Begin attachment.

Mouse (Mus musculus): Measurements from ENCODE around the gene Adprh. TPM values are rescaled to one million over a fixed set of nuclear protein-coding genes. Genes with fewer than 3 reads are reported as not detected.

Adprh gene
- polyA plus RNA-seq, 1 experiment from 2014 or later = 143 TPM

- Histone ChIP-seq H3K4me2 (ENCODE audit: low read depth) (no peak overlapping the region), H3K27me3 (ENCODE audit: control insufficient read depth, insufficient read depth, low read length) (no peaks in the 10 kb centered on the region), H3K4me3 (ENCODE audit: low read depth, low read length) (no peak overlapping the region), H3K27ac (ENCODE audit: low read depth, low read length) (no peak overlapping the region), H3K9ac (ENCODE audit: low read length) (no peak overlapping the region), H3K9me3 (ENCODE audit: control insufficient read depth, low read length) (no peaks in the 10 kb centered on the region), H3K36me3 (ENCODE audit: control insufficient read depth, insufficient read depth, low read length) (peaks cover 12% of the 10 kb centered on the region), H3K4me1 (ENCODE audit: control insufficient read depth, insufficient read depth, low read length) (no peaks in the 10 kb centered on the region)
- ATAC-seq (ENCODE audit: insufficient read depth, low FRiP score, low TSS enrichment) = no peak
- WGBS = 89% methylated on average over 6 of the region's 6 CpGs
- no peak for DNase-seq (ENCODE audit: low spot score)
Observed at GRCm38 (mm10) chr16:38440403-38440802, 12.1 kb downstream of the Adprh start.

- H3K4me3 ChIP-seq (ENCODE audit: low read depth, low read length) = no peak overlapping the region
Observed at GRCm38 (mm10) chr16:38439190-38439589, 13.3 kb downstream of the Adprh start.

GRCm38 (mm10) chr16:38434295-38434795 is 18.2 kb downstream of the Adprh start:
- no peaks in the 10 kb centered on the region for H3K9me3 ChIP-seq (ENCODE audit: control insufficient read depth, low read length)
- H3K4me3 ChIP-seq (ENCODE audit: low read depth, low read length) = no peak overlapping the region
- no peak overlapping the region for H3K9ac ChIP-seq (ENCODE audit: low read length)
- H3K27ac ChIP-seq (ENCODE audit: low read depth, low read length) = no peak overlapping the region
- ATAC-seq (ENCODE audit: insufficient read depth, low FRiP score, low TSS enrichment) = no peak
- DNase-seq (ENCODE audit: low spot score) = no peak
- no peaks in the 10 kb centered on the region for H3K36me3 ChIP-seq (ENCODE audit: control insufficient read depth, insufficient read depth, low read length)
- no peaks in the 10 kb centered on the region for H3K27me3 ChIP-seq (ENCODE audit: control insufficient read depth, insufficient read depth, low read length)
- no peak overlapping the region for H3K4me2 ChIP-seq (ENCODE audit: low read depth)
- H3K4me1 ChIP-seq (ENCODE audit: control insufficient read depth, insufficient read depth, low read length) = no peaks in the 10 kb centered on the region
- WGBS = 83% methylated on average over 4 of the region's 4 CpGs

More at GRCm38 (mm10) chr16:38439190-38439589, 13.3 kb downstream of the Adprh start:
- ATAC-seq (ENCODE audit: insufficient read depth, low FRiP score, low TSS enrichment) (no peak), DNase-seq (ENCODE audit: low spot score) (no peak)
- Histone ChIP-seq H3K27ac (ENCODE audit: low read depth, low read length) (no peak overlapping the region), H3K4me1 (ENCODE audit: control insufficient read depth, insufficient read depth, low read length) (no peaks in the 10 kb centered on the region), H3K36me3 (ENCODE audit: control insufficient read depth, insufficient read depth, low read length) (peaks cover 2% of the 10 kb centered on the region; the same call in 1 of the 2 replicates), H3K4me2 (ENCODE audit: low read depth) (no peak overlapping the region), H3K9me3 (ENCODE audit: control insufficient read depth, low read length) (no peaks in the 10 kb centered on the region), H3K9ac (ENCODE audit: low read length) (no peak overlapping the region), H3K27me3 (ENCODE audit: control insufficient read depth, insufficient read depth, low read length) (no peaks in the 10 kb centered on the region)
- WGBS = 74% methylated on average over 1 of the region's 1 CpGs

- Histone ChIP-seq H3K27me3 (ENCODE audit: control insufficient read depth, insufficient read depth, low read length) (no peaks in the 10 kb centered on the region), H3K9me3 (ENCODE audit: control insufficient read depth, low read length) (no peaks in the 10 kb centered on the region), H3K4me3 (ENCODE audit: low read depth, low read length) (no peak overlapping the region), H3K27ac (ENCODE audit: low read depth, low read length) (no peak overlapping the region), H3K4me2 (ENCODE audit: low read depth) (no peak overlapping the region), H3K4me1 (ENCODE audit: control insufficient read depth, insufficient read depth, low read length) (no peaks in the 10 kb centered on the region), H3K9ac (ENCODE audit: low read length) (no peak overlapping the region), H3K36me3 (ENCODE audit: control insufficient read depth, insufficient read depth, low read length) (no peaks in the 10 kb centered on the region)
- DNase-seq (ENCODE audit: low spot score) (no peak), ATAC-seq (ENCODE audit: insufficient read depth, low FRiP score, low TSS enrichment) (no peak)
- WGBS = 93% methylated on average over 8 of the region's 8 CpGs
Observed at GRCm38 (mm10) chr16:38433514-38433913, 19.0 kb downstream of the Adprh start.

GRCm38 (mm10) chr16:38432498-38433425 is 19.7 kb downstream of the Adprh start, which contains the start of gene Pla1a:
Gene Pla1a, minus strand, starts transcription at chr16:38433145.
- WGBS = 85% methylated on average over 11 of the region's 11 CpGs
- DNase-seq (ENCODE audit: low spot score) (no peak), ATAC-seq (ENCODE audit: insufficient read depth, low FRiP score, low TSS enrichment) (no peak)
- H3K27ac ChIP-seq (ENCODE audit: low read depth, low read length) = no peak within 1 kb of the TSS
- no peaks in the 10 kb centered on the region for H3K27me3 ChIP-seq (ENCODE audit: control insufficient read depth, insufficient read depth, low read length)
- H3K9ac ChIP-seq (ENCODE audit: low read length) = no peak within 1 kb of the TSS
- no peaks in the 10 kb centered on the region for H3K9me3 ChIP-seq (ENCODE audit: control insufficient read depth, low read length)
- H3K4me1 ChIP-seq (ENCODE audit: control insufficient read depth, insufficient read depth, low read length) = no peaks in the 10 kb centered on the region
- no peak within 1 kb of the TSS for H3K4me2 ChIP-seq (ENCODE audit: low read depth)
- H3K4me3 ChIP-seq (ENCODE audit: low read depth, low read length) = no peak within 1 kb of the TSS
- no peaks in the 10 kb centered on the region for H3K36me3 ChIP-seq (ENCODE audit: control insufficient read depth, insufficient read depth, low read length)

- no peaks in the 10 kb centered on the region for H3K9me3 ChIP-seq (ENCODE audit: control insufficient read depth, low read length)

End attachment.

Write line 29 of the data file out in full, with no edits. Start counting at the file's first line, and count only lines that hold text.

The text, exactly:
- WGBS = 93% methylated on average over 8 of the region's 8 CpGs